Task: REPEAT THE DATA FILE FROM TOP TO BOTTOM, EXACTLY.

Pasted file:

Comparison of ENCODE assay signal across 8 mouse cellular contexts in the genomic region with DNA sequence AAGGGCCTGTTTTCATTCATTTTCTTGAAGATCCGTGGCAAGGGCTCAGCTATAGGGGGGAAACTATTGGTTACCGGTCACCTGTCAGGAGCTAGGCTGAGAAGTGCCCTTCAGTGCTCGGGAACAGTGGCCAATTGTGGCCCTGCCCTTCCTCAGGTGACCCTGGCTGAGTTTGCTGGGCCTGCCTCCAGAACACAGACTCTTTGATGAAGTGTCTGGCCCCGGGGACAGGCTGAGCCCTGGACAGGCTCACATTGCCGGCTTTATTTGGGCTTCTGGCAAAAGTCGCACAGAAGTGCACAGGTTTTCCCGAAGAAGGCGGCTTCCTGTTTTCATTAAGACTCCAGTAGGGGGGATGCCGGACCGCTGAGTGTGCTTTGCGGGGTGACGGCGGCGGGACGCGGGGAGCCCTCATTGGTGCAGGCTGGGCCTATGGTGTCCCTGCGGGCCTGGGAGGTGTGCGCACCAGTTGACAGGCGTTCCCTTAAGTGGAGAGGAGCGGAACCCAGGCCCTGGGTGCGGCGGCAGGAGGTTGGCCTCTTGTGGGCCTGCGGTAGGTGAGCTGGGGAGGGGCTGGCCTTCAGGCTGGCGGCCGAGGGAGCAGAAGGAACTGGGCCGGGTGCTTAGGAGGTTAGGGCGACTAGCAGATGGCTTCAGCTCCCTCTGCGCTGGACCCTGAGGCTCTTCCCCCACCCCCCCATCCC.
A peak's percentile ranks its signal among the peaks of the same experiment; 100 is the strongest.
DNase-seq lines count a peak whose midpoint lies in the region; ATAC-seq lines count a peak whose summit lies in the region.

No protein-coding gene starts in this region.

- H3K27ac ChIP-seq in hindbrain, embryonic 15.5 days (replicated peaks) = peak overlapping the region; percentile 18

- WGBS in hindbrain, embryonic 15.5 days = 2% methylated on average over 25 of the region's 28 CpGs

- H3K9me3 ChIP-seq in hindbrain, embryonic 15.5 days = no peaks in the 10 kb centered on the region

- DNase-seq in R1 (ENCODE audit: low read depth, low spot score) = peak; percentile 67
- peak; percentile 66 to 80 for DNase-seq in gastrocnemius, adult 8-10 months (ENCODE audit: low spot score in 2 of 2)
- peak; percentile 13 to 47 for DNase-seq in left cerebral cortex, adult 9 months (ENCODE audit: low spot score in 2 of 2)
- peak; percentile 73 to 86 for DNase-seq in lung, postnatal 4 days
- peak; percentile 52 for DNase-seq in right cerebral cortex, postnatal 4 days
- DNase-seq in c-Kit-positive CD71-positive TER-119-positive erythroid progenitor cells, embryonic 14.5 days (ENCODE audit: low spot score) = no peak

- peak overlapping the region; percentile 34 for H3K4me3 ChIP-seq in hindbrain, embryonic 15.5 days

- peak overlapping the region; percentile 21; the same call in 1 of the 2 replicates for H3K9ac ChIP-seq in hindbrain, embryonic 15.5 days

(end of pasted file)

Comparison of ENCODE assay signal across 8 mouse cellular contexts in the genomic region with DNA sequence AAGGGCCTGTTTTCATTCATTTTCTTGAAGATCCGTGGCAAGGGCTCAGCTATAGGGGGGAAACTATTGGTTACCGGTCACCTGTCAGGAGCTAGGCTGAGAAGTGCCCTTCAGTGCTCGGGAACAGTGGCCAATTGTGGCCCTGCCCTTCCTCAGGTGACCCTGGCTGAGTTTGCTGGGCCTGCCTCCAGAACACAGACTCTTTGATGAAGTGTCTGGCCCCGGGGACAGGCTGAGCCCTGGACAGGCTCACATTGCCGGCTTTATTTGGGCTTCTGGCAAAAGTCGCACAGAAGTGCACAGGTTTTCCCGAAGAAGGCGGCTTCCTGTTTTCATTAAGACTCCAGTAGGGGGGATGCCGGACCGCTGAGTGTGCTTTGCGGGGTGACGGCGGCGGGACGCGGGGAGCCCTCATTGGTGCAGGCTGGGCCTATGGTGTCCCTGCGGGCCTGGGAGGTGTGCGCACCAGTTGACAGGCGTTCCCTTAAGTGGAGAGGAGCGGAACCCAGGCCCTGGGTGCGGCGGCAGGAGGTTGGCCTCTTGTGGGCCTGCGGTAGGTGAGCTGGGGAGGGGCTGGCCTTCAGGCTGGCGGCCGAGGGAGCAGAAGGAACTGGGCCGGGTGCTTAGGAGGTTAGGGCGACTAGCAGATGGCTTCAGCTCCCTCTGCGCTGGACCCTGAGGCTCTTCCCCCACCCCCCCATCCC.
A peak's percentile ranks its signal among the peaks of the same experiment; 100 is the strongest.
DNase-seq lines count a peak whose midpoint lies in the region; ATAC-seq lines count a peak whose summit lies in the region.

No protein-coding gene starts in this region.

- H3K27ac ChIP-seq in hindbrain, embryonic 15.5 days (replicated peaks) = peak overlapping the region; percentile 18

- WGBS in hindbrain, embryonic 15.5 days = 2% methylated on average over 25 of the region's 28 CpGs

- H3K9me3 ChIP-seq in hindbrain, embryonic 15.5 days = no peaks in the 10 kb centered on the region

- DNase-seq in R1 (ENCODE audit: low read depth, low spot score) = peak; percentile 67
- peak; percentile 66 to 80 for DNase-seq in gastrocnemius, adult 8-10 months (ENCODE audit: low spot score in 2 of 2)
- peak; percentile 13 to 47 for DNase-seq in left cerebral cortex, adult 9 months (ENCODE audit: low spot score in 2 of 2)
- peak; percentile 73 to 86 for DNase-seq in lung, postnatal 4 days
- peak; percentile 52 for DNase-seq in right cerebral cortex, postnatal 4 days
- DNase-seq in c-Kit-positive CD71-positive TER-119-positive erythroid progenitor cells, embryonic 14.5 days (ENCODE audit: low spot score) = no peak

- peak overlapping the region; percentile 34 for H3K4me3 ChIP-seq in hindbrain, embryonic 15.5 days

- peak overlapping the region; percentile 21; the same call in 1 of the 2 replicates for H3K9ac ChIP-seq in hindbrain, embryonic 15.5 days